Are Carriers, Imposing Emergency Bunker Surcharges, Really Cartels?
Fuel costs have significantly increased this year, causing many carriers to post first-quarter losses for 2018.
At least, carriers are saying higher fuel bunker prices are the cause of the financial losses, although shippers know carriers already struggle with profitability in the international shipping industry.
Fuel prices have certainly risen this year, causing more carrier struggles; however, when top carriers in ocean shipping announced emergency bunker surcharges almost simultaneously, shippers shouted collusion and unfair business practices.
Actually, shippers are using stronger words than those. Global Shippers Forum (GSF), which represents shippers’ interests and that of organizations around the world, calls the emergency bunker surcharges “an unwelcome legacy of the cartel era” that have “no place in a modern liner shipping market”.
In the media statement that includes those above strong words, GSF posted:
Chris Welsh, Secretary General of the Global Shippers’ Forum (GSF) believes this move is an indictment on the liner shipping industry that, a decade since the abolition of the liner conference system in October 2008, the container industry is still using conference-style pricing methods to impose surcharges on its customers.
GSF doesn’t mince words in accusing carriers of collusion. The word cartel, which GSF uses right in the media statement’s headline, even brings images of gangsters, violence, and drugs to many minds. Of course, a cartel in no way needs to involve guns or drugs. The Oxford Dictionary defines a cartel as “an association of manufacturers or suppliers with the purpose of maintaining prices at a high level and restricting competition.”
And that definition is exactly what shippers worry is happening with ocean carriers.
Shippers have had plenty of reason to worry about carriers acting as cartels in recent years. There are carrier alliances dominating the industry, carrier mergers and buyouts, actual collusion investigations into the major carriers, and many carriers being found guilty of breaking antitrust laws in the RoRo sector of international shipping. Handy Shipping Guide just posted another story last week on antitrust fines levied against carriers — including K Line, MOL, and NYK.
It’s enough to see why GSF would call this time in international shipping the cartel era.
But GSF goes beyond saying there’s collusion. GSF points out that most of these emergency bunker surcharges are in addition to bunker surcharges that already exist from the carriers and Chris Welsh is quoted in the statement as saying:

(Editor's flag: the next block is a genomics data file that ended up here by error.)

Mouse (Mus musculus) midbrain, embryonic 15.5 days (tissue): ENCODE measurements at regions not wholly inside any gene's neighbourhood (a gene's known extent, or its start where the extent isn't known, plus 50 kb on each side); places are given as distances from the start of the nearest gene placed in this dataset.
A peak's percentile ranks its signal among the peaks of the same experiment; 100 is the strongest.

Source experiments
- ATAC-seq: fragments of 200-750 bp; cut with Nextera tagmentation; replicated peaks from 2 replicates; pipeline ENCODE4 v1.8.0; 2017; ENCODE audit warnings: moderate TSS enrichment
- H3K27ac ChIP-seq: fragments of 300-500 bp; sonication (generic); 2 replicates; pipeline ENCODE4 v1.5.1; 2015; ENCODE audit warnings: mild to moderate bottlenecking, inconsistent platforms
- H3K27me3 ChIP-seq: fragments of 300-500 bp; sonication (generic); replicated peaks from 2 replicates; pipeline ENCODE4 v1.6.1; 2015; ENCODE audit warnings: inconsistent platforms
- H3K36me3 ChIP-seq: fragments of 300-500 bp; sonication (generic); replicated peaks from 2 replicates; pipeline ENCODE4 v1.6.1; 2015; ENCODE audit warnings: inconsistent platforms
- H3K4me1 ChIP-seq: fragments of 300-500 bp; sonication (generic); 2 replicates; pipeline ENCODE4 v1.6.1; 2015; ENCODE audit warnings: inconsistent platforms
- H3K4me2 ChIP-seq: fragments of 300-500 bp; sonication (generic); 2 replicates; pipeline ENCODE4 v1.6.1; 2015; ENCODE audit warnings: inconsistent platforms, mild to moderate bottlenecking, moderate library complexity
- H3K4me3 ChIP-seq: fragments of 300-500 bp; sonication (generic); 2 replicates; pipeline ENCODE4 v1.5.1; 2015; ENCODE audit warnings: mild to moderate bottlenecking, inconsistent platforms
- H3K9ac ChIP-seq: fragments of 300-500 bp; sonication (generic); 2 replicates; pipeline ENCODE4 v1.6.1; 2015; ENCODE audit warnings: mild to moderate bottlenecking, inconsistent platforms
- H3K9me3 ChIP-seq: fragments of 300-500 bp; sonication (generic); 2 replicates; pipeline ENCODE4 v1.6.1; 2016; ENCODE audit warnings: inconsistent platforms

“Container ship operators need to ‘fess-up’ by taking responsibility and greater control of their costs,” he says, “rather than announcing vaguely explained short-notice unrecoverable surcharge costs on customers.”
GSF is not alone in saying it is not because of higher fuel costs carriers, including CMA CGM and Maersk, suffered financial loss and are imposing emergency bunker surcharges. Maritime research, consulting, and financial advisory company Drewry seems to agree.
Carriers’ own failure to control costs, not rising oil and bunker prices, are the cause of the controversial emergency bunker surcharges recently announced by the world’s top three box carriers, Drewry has suggested.
“After half a century of doing business, lines should by now have a workable system to deal with increases in external costs like fuel and not have to impose new surcharges,” the consultancy said.
Indeed, Drewry says BAF mechanisms in-place today were established when fuels costs were much higher, so in theory should still wok with today’s relatively lower prices.
“Carriers’ own failure to control costs has left them exposed to the rapidly rising fuel prices. Emergency BAFs are a desperate move that will only partially compensate them and at the same time alienate small and medium shippers,” the consultancy said.
And alienate shippers it certainly has.
The GSF media statement demands transparency from carriers with explanation and evidence that bunker surcharges are necessary before going on with the following paragraphs that rail against the use of emergency bunker surcharges.
“The imposition of emergency surcharges has no place in a modern liner shipping market where costs and prices should be mutually agreed between customers and suppliers, preferably in mutually agreed service contracts,” he continues. “Such arrangements enable the parties to build long term business partnerships, as well as providing clarity on the terms and conditions for the services provided and for appropriate remuneration.
“The use of emergency surcharges is a none too subtle attempt to impose non-negotiable charges on customers. The liner industry needs to employ more appropriate pricing arrangements, in conjunction with its customers, if it is serious about developing partnership approaches and improving individual customer-supplier relationships.”
For an idea of price hikes being imposed through these emergency bunker surcharges, Maersk is charging $60 per TEU or $120 per FEU and CMA CGM is charging $55 per TEU or $110 per FEU. These charges are not supposed to hit U.S. shippers, where the industry is regulated by the Federal Maritime Commission until July 1st.